• Given the number of content producers and streaming options, experts, including former FTC competition bureau director Bruce Hoffman, said it appears unlikely the deal is anticompetitive.
  • "Amazon will no more have a monopoly over James Bond than Netflix has a supposed monopoly over 'Stranger Things,'" said Adam Kovacevich, founder of industry group Chamber of Progress, which counts Amazon among its partner companies.

Between the lines: That view of how to evaluate mergers is too narrow, a former Democratic senate staffer who has worked on antitrust issues told Axios, pointing out that Amazon is already facing an antitrust investigation at the FTC.

  • "You can't look at it in a siloed black box like that, and the fact that they have is why the economy has gotten so concentrated," the former staffer said. "There hasn't been meaningful antitrust enforcement in a very long time."
2. Theranos trial, day one: Lies vs. mistakes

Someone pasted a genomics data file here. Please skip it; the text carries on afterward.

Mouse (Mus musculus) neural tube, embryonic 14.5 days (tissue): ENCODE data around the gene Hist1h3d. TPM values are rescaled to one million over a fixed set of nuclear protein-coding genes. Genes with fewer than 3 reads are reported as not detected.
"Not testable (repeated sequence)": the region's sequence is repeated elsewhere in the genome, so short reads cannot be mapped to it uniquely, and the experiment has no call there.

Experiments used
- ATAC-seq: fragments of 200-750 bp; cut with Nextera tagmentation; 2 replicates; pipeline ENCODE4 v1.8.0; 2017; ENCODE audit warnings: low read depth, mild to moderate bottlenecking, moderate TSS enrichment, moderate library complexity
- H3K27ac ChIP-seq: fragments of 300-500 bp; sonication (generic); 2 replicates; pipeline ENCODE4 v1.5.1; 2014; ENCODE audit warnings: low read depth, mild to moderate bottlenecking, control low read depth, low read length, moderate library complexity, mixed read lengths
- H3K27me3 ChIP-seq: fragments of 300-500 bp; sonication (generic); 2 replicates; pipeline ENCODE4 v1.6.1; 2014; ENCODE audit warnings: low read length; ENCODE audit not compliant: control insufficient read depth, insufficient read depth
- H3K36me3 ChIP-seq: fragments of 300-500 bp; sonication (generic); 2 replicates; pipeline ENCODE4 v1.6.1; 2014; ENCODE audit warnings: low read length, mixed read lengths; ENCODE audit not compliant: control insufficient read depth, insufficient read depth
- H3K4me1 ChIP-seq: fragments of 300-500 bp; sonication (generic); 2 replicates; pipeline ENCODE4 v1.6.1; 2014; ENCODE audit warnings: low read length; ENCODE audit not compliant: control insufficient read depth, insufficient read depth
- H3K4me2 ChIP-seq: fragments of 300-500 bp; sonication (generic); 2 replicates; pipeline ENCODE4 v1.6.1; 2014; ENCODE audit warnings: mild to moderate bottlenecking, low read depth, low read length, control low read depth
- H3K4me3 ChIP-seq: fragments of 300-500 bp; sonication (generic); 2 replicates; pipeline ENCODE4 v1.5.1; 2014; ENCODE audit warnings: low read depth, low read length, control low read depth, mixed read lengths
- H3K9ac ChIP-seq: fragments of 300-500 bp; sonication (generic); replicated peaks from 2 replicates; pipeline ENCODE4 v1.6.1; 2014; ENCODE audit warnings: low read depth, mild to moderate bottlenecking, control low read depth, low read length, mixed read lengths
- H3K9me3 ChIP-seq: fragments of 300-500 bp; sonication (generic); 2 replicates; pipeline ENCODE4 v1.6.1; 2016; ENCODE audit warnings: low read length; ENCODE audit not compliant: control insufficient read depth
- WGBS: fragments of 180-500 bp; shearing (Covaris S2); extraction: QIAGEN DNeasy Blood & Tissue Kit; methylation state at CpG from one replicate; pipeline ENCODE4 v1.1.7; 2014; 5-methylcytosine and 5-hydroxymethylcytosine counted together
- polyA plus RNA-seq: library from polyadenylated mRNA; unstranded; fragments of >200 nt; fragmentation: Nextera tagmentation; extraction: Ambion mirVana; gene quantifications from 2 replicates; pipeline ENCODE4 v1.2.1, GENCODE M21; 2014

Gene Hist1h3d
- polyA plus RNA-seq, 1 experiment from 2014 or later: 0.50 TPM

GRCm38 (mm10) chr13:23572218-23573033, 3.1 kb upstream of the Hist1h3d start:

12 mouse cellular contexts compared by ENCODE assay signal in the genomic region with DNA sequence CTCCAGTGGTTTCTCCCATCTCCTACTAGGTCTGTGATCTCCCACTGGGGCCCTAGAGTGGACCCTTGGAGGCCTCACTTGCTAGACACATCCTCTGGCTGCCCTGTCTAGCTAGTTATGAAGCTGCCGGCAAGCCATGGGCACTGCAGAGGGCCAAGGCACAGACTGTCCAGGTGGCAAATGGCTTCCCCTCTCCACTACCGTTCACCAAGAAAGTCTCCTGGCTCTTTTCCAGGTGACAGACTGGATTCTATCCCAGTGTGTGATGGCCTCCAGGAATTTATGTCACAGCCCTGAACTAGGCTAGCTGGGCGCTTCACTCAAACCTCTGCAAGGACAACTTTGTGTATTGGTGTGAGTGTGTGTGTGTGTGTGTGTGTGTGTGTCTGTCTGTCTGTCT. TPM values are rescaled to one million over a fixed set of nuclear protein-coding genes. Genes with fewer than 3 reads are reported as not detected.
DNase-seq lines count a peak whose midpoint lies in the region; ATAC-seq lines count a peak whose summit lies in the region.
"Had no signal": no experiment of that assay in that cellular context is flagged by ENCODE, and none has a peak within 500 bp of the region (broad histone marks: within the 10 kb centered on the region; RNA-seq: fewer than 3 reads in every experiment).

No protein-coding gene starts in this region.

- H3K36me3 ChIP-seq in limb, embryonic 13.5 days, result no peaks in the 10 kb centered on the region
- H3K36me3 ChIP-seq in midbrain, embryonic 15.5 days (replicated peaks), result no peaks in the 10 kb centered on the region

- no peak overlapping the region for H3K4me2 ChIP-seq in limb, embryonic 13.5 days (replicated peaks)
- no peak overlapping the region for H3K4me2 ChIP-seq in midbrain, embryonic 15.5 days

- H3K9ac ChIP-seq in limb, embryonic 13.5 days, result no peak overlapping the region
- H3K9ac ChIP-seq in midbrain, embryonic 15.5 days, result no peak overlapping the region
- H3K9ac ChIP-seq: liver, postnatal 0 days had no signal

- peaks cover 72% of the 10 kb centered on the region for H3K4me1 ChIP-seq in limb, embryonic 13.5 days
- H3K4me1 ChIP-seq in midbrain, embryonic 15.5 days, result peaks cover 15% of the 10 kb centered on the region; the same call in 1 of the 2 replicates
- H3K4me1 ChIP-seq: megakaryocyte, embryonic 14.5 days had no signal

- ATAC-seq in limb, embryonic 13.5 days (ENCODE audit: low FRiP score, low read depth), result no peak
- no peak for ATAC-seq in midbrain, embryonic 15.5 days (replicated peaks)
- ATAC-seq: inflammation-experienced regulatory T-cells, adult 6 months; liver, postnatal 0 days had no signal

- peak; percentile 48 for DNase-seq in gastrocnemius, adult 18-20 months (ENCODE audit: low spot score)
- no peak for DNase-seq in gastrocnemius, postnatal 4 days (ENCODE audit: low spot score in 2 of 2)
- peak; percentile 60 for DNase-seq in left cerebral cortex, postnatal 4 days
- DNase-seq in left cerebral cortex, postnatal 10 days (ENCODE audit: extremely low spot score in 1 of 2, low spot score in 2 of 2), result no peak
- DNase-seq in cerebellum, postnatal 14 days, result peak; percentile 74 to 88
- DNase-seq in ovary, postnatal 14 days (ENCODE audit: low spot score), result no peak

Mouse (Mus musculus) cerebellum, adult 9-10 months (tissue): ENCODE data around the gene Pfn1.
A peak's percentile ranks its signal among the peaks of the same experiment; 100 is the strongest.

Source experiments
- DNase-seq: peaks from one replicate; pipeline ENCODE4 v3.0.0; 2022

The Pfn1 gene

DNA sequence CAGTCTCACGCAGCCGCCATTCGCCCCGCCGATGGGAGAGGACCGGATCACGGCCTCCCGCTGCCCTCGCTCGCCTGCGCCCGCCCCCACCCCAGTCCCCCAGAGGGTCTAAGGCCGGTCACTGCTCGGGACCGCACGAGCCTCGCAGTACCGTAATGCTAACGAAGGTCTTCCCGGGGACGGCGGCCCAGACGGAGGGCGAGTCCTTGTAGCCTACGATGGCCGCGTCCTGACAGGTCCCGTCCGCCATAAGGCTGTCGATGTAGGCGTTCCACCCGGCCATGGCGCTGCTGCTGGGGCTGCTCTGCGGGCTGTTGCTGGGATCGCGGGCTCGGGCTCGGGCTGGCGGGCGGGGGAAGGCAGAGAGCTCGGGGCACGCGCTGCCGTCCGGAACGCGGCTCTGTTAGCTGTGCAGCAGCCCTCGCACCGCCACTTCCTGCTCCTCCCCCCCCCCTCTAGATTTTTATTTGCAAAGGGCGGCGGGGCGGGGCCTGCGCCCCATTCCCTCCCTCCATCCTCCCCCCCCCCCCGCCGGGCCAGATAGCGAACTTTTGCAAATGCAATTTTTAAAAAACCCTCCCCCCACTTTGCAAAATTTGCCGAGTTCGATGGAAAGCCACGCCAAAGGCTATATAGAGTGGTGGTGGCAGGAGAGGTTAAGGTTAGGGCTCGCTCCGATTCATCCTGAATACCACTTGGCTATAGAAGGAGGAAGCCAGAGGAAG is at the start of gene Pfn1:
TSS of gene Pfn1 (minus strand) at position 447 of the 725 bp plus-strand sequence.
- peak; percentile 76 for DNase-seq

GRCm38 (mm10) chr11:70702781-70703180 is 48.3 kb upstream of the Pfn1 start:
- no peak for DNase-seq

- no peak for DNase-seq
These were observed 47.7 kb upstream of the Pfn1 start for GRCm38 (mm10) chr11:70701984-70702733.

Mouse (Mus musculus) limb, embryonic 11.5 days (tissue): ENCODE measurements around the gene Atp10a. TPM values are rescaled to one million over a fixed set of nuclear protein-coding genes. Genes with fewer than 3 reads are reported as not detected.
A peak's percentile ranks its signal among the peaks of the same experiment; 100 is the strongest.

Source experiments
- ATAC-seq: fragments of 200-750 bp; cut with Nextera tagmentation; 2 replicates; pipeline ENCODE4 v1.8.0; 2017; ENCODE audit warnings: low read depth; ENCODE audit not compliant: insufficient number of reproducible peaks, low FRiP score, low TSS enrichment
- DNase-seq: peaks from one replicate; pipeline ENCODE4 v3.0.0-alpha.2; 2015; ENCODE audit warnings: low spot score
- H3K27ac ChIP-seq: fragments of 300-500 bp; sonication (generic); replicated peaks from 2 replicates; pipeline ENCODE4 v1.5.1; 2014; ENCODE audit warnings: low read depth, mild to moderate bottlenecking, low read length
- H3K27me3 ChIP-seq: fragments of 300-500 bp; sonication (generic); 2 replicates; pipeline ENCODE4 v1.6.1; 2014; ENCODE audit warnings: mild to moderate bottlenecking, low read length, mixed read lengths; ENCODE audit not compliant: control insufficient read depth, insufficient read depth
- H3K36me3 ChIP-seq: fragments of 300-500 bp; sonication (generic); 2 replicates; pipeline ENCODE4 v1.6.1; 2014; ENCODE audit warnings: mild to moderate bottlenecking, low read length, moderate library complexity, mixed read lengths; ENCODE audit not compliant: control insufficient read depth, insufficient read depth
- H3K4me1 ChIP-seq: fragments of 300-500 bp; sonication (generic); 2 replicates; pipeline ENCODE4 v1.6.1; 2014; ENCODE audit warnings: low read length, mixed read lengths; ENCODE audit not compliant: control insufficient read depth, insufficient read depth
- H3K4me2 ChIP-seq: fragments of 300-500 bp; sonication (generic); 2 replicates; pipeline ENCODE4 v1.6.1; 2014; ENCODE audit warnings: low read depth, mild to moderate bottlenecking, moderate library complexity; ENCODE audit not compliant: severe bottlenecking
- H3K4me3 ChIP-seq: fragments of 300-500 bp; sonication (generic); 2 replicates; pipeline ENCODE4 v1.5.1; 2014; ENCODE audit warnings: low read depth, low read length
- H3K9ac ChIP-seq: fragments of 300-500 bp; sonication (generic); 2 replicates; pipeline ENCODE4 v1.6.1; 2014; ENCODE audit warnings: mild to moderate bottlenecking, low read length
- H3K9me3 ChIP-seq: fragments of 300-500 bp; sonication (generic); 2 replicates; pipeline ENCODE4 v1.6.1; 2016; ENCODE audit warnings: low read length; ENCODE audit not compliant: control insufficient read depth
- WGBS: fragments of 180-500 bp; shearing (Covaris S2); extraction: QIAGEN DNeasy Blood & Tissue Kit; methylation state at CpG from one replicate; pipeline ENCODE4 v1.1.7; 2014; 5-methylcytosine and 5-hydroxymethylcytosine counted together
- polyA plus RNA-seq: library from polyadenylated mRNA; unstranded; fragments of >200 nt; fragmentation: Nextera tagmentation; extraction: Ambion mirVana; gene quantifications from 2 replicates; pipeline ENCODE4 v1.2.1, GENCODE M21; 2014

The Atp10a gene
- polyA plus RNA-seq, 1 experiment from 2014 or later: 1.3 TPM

At the opening of Theranos founder Elizabeth Holmes' trial, prosecution and defense offered two divergent portrayals of the defendant to the jury: she is either a calculating CEO who lied to get money, or a zealous entrepreneur who made mistakes along the way, Axios' Kia Kokalitcheva writes from the San Jose courtroom.

Why it matters: The trial, which is expected to last 13 weeks, is the highest profile fraud case yet to come out of Silicon Valley, where startups often "fake it 'til they make it."

What they're saying: "The evidence will show that the defendant agreed with her co-defendant on a scheme to defraud Theranos investors and Theranos patients," prosecutor Robert Leach told the jury.

  • "This is a case about fraud, a case about lying and cheating to get money."

The other side: The defense's opening statements argued that, though Theranos ultimately failed and things didn't work out, that was because Holmes made mistakes, not because she committed crimes.

  • "Elizabeth Holmes worked herself to the bone for 15 years trying to make lab testing cheaper and more accessible," Holmes defense lawyer Lance Wade told the jury in the late morning. "Now, in the end, Theranos failed. And Ms. Holmes walked away with nothing. But failure is not a crime."

Go deeper: Silicon Valley's biggest fraud is on trial

3. Calif. warehouse quota limit passes

An Amazon warehouse in Germany. Photo: Ronny Hartmann/AFP via Getty Images.

Warehouse workers in California, including Amazon's, will gain more legal pathways to fight speed quotas set by employers thanks to a bill passed Wednesday, Axios' Noah Garfinkel reports.